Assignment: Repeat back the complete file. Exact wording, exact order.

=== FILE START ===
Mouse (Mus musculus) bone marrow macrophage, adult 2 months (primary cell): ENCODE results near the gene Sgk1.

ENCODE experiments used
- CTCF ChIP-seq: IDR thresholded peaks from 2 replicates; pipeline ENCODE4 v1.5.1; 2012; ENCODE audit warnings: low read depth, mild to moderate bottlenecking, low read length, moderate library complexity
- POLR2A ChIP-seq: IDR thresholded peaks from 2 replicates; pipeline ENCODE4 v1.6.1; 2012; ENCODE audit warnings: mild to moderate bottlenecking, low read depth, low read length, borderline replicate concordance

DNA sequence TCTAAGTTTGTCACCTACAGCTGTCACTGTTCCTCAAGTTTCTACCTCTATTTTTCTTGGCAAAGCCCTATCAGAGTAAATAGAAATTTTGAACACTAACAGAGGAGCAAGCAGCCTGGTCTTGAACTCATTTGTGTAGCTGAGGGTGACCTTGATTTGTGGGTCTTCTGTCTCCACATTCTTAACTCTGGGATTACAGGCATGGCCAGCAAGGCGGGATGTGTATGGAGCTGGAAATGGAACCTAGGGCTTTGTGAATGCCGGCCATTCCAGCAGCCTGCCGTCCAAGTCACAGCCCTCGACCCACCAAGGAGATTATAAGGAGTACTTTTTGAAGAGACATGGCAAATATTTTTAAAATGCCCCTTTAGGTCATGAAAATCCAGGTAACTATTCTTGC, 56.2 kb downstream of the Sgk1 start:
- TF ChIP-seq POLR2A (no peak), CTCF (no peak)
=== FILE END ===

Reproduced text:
Mouse (Mus musculus) bone marrow macrophage, adult 2 months (primary cell): ENCODE results near the gene Sgk1.

ENCODE experiments used
- CTCF ChIP-seq: IDR thresholded peaks from 2 replicates; pipeline ENCODE4 v1.5.1; 2012; ENCODE audit warnings: low read depth, mild to moderate bottlenecking, low read length, moderate library complexity
- POLR2A ChIP-seq: IDR thresholded peaks from 2 replicates; pipeline ENCODE4 v1.6.1; 2012; ENCODE audit warnings: mild to moderate bottlenecking, low read depth, low read length, borderline replicate concordance

DNA sequence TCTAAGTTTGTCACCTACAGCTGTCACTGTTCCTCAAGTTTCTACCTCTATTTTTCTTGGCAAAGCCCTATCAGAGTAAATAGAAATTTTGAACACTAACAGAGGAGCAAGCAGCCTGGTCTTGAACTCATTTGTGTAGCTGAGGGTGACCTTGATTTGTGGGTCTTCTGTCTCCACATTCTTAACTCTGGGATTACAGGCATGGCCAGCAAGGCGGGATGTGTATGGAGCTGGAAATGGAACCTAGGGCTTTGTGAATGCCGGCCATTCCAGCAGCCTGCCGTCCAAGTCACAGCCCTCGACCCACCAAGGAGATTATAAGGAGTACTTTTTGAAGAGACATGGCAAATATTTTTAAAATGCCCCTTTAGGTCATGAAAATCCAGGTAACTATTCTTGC, 56.2 kb downstream of the Sgk1 start:
- TF ChIP-seq POLR2A (no peak), CTCF (no peak)